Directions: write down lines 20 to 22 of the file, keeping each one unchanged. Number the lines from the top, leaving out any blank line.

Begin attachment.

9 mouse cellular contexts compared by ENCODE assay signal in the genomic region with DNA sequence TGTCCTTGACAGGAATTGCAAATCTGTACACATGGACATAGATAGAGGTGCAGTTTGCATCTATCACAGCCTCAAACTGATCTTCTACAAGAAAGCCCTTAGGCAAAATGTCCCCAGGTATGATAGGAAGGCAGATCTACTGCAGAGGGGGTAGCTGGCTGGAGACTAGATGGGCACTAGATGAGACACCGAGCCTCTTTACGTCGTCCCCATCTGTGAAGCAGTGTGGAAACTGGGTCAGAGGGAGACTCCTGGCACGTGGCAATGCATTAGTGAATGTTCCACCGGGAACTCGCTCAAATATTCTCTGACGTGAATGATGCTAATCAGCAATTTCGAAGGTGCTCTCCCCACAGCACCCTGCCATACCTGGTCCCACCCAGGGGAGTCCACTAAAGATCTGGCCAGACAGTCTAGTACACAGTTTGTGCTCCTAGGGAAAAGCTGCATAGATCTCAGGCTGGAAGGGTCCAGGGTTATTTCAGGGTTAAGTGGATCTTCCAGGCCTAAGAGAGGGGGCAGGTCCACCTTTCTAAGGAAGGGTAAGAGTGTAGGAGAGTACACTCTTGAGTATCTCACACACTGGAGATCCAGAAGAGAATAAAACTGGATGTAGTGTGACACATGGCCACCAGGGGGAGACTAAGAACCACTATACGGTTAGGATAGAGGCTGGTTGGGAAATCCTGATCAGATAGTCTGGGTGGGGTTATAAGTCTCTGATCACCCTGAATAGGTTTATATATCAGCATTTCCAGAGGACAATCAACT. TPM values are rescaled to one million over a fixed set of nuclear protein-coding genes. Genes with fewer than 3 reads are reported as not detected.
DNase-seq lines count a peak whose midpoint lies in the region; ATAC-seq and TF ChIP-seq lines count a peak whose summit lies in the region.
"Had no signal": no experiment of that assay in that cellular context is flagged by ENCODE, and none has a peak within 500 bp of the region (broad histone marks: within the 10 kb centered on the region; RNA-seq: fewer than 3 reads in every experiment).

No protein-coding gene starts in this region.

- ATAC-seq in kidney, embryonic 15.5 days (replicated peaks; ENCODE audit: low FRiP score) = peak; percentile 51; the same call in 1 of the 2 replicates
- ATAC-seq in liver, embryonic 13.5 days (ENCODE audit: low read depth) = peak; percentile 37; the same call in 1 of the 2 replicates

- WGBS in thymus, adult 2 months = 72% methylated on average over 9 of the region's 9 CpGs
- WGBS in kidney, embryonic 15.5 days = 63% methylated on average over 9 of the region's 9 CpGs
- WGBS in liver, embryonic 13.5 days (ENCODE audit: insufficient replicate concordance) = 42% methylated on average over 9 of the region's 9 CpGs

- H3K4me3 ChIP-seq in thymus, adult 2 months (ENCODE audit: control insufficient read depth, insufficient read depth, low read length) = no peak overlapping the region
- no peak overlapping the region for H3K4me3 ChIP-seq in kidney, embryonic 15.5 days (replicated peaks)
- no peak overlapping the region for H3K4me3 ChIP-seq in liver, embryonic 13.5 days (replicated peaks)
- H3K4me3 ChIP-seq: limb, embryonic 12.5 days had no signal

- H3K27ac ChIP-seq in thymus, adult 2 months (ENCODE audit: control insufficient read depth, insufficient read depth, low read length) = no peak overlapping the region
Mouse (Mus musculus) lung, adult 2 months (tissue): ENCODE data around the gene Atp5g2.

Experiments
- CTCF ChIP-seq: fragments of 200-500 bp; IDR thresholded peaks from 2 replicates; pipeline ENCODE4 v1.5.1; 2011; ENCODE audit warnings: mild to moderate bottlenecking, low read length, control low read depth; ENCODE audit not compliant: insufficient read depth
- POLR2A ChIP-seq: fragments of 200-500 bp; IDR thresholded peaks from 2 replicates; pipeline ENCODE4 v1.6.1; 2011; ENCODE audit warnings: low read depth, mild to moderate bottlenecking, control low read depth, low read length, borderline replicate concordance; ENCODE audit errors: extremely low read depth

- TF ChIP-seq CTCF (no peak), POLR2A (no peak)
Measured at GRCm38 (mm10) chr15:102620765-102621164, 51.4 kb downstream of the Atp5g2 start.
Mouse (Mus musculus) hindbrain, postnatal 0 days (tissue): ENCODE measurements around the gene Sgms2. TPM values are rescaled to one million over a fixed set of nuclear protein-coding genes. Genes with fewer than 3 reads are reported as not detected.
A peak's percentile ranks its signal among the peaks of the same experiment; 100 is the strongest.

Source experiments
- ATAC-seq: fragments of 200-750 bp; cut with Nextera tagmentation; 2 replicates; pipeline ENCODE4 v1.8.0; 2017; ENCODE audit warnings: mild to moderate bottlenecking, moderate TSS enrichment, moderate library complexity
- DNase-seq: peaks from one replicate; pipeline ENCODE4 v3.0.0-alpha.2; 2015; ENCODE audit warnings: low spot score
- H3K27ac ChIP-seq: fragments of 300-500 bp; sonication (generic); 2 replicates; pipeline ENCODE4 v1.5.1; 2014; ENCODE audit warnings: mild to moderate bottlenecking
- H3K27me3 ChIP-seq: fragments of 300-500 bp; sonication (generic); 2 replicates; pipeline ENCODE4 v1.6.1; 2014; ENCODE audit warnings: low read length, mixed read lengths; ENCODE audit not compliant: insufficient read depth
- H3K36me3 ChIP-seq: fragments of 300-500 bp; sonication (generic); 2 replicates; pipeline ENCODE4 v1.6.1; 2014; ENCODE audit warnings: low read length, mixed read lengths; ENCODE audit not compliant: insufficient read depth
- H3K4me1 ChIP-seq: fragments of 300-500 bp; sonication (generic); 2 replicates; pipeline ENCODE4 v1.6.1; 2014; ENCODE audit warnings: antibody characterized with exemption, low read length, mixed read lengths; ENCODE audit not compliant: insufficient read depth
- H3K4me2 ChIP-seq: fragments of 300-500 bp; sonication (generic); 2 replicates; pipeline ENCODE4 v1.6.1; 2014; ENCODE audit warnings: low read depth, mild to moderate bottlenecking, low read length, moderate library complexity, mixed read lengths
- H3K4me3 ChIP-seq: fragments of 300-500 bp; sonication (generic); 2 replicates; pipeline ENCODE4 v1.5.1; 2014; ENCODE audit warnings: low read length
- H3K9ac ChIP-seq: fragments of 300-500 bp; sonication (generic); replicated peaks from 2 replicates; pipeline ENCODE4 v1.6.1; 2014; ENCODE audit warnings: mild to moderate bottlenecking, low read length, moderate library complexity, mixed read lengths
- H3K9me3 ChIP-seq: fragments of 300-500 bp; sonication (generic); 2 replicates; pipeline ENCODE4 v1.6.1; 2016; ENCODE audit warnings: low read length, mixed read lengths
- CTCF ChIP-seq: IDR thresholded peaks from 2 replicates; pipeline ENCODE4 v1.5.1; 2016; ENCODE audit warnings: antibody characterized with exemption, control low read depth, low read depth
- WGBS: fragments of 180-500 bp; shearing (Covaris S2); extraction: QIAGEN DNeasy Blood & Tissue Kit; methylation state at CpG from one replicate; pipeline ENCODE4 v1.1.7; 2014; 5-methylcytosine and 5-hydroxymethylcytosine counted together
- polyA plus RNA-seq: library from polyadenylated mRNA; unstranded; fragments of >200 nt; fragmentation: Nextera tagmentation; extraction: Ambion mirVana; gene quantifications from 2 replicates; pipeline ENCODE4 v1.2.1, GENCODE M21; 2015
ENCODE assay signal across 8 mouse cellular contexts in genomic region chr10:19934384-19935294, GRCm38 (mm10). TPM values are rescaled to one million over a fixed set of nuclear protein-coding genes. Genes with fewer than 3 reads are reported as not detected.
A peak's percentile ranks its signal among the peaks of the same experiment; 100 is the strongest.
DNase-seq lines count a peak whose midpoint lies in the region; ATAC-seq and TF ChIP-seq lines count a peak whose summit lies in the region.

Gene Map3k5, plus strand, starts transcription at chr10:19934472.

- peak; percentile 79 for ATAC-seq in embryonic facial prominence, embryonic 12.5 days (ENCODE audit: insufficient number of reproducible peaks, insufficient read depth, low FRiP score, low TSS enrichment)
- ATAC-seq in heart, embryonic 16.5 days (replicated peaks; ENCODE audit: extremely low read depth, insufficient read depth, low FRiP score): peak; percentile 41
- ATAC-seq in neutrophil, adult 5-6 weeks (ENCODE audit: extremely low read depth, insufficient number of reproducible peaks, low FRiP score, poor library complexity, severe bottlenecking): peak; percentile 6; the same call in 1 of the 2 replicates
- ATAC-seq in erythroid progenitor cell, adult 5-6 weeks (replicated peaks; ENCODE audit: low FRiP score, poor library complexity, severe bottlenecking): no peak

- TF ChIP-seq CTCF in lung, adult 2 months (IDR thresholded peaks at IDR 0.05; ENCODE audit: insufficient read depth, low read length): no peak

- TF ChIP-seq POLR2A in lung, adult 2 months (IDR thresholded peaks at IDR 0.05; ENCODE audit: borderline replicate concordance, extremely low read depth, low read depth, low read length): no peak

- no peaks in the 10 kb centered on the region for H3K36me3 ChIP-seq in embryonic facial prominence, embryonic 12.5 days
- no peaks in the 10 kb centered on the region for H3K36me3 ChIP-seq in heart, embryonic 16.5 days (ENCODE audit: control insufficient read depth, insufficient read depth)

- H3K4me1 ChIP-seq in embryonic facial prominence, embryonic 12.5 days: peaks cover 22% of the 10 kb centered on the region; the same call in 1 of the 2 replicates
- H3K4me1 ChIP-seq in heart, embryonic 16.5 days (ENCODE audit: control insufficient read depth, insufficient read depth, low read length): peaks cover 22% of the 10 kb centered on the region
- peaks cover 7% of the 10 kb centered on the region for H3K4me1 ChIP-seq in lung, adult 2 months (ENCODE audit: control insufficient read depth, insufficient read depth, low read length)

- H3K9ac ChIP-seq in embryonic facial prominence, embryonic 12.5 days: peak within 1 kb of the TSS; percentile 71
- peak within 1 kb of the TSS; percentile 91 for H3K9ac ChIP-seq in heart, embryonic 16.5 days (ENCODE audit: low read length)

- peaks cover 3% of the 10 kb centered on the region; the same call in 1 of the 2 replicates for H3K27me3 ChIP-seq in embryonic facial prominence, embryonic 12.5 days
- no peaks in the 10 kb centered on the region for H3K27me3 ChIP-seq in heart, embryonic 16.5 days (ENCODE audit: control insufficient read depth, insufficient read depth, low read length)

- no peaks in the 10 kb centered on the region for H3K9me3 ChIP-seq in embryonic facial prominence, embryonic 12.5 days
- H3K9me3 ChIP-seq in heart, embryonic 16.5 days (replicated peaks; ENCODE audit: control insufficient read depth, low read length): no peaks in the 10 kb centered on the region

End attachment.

Measured at GRCm38 (mm10) chr15:102620765-102621164, 51.4 kb downstream of the Atp5g2 start.
Mouse (Mus musculus) hindbrain, postnatal 0 days (tissue): ENCODE measurements around the gene Sgms2. TPM values are rescaled to one million over a fixed set of nuclear protein-coding genes. Genes with fewer than 3 reads are reported as not detected.
A peak's percentile ranks its signal among the peaks of the same experiment; 100 is the strongest.